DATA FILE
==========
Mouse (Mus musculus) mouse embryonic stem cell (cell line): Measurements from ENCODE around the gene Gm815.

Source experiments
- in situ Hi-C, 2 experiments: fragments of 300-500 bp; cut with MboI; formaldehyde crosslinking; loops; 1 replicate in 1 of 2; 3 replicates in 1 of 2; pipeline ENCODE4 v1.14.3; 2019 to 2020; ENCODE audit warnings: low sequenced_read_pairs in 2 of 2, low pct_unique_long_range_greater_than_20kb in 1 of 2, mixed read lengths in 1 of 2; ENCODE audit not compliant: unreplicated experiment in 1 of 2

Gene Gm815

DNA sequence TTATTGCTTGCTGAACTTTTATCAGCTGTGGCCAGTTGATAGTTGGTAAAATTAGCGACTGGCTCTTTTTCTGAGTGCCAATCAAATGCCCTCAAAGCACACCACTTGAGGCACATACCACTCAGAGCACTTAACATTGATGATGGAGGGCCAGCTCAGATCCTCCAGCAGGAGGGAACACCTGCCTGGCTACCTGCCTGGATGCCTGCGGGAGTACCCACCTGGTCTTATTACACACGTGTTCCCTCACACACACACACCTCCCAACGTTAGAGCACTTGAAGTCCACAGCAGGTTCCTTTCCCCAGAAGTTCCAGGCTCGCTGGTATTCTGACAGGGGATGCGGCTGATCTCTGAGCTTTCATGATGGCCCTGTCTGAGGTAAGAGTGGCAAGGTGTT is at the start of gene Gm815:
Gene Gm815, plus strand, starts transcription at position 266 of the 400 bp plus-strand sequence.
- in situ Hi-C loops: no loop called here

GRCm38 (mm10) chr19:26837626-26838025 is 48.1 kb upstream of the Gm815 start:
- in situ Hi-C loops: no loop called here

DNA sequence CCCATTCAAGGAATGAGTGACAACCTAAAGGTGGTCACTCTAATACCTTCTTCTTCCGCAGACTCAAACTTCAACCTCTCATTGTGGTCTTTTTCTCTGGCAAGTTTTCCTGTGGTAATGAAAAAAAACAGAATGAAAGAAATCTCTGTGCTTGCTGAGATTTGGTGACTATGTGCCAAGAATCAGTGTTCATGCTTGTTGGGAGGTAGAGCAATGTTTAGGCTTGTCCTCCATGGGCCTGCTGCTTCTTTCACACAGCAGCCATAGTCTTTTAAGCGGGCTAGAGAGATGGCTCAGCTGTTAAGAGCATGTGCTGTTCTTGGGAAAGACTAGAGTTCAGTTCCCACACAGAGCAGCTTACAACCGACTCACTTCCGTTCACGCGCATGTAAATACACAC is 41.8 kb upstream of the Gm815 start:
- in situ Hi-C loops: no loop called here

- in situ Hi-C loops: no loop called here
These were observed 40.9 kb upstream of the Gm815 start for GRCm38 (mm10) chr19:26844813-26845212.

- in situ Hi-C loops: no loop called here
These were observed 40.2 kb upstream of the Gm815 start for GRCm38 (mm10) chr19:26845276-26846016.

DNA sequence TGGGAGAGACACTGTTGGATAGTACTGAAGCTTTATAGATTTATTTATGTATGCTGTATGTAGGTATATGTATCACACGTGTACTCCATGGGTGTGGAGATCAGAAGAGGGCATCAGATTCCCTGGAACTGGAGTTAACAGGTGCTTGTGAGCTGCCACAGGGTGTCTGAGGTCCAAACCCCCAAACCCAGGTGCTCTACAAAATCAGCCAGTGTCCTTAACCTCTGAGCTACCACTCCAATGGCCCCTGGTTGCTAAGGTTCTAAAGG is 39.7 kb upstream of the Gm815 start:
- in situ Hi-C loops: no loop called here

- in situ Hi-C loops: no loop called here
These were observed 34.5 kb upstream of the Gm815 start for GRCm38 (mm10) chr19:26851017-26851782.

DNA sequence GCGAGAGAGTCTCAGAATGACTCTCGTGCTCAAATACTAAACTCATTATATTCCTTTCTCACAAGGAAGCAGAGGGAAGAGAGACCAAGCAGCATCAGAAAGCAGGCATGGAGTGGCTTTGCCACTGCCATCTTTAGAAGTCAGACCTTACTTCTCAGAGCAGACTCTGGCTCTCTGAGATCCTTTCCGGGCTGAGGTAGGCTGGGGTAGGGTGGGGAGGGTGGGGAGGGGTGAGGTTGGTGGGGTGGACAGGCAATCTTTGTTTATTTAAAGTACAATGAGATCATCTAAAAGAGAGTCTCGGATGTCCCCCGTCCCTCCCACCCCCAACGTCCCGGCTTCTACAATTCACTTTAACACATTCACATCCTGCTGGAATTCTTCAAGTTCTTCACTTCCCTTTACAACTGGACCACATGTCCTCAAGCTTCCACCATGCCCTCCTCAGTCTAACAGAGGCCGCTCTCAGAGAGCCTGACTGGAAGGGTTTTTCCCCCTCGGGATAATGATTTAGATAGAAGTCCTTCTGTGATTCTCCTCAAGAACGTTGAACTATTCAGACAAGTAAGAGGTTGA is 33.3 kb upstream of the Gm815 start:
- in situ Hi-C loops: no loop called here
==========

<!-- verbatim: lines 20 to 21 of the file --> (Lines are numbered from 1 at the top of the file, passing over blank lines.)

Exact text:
DNA sequence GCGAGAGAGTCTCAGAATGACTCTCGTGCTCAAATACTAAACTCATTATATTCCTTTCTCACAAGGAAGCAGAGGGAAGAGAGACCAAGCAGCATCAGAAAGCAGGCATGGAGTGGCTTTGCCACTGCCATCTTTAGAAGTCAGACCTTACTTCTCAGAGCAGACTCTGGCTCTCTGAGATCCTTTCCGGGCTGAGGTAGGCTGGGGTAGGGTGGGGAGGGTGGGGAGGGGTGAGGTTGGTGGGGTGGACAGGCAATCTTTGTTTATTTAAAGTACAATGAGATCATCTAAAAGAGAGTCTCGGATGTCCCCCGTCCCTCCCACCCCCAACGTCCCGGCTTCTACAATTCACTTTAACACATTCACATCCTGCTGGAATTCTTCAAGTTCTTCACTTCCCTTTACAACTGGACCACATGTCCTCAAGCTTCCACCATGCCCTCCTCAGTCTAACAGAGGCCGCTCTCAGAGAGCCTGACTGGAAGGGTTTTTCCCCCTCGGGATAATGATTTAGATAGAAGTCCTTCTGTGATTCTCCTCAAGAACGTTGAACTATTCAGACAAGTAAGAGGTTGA is 33.3 kb upstream of the Gm815 start:
- in situ Hi-C loops: no loop called here